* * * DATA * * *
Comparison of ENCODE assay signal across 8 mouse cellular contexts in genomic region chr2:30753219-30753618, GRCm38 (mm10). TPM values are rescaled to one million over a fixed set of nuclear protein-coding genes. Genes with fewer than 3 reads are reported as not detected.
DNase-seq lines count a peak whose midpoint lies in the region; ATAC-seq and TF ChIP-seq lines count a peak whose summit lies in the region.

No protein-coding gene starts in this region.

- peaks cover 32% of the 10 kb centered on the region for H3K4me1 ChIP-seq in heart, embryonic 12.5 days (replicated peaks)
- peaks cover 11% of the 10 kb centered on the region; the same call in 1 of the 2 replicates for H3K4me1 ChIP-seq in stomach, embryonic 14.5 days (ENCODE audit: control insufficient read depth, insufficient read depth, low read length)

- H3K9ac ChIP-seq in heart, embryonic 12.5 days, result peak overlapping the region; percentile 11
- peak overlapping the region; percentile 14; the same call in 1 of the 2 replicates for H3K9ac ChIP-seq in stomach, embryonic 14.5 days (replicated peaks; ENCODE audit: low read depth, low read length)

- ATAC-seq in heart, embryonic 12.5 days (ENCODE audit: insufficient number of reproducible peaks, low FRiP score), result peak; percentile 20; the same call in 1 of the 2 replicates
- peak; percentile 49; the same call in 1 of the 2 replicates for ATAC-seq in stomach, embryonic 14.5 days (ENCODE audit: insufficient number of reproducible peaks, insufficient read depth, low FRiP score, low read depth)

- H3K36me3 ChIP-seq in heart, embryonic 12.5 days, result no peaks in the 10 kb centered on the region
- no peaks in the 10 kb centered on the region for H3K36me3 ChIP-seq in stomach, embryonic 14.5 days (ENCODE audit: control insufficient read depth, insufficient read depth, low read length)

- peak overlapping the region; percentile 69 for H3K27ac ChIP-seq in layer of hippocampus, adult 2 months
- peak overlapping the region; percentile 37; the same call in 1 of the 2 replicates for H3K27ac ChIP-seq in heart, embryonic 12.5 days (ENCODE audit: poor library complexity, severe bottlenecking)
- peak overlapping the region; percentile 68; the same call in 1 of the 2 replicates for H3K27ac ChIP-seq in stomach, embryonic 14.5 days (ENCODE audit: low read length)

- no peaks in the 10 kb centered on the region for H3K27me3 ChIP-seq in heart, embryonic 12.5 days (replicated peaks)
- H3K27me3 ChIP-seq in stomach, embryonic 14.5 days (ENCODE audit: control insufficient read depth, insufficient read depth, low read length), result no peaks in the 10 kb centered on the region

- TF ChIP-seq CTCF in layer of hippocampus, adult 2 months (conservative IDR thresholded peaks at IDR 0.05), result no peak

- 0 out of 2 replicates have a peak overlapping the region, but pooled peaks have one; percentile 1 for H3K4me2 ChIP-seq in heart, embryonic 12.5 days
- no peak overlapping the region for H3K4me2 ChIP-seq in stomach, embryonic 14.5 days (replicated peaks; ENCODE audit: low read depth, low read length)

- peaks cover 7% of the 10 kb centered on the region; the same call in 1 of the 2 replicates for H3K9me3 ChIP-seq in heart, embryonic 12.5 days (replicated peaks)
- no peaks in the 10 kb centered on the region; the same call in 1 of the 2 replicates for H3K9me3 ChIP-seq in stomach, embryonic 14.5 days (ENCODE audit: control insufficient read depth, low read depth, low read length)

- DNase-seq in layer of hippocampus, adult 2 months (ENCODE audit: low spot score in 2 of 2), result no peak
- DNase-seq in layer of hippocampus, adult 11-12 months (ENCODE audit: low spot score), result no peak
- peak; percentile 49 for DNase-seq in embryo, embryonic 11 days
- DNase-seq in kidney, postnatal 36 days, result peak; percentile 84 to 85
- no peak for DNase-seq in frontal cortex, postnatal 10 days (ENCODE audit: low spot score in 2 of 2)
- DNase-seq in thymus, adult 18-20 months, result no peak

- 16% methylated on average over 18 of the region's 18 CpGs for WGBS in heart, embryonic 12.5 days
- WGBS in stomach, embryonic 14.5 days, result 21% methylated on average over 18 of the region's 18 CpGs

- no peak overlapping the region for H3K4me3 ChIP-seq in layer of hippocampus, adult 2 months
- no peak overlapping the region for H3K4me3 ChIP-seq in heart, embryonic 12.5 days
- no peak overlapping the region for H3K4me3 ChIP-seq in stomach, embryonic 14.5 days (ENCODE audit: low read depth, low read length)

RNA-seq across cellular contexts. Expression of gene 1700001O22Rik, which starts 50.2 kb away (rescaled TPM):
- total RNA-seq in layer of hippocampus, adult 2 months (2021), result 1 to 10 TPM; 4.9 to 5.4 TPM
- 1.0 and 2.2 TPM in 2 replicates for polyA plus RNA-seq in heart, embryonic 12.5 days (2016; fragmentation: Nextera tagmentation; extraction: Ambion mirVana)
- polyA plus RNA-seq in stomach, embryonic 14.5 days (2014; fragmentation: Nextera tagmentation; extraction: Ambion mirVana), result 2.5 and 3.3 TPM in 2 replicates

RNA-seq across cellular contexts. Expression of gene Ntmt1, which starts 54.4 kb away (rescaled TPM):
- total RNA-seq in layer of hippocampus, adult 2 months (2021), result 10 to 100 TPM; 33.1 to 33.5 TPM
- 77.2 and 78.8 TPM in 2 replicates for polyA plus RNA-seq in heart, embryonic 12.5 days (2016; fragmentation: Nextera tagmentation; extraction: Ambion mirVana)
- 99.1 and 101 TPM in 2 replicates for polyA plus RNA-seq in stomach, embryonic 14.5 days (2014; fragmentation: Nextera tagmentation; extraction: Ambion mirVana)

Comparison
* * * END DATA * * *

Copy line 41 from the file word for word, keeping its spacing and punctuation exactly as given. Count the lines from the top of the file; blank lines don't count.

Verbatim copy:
Comparison